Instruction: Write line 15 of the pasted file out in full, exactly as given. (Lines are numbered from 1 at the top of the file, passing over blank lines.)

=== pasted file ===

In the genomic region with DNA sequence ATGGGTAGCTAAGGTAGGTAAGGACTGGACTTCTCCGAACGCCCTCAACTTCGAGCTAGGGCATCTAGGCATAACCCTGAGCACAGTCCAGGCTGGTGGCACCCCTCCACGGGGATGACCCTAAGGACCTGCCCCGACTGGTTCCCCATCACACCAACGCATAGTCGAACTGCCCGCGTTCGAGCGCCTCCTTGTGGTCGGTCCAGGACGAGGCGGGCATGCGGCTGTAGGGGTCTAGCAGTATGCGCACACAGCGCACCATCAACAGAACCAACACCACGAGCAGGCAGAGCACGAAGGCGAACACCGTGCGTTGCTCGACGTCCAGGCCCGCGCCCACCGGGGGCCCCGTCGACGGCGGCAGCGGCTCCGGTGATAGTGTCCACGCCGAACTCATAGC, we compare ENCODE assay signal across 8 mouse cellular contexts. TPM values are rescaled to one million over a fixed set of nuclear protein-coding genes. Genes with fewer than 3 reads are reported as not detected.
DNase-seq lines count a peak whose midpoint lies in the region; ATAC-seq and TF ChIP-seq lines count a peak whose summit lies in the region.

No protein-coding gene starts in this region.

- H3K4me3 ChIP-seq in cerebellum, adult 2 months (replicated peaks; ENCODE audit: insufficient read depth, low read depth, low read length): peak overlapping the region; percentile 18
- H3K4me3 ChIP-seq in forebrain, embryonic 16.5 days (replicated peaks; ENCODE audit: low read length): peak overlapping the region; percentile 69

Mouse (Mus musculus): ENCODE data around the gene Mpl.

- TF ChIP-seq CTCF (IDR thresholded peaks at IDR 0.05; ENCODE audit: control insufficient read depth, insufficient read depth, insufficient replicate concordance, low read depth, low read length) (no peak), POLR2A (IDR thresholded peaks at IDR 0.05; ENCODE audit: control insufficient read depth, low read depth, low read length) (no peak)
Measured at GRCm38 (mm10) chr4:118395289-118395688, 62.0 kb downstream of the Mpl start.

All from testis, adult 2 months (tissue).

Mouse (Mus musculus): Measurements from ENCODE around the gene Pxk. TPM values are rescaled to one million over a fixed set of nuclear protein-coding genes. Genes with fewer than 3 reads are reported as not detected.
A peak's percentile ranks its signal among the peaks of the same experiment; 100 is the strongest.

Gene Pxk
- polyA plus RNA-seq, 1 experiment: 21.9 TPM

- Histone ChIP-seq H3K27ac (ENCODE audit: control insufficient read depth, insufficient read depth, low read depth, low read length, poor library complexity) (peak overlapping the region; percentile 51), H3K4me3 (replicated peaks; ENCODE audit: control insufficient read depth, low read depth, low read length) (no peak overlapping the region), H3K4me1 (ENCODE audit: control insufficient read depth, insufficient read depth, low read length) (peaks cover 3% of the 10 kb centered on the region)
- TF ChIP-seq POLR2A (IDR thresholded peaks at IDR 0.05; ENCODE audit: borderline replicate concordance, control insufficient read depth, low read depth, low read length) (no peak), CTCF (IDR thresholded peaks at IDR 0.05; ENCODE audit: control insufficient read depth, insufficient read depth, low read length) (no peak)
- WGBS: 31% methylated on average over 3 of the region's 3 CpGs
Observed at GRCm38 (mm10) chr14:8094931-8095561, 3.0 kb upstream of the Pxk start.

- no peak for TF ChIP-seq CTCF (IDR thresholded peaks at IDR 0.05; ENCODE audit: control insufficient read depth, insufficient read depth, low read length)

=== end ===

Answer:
- TF ChIP-seq POLR2A (IDR thresholded peaks at IDR 0.05; ENCODE audit: borderline replicate concordance, control insufficient read depth, low read depth, low read length) (no peak), CTCF (IDR thresholded peaks at IDR 0.05; ENCODE audit: control insufficient read depth, insufficient read depth, low read length) (no peak)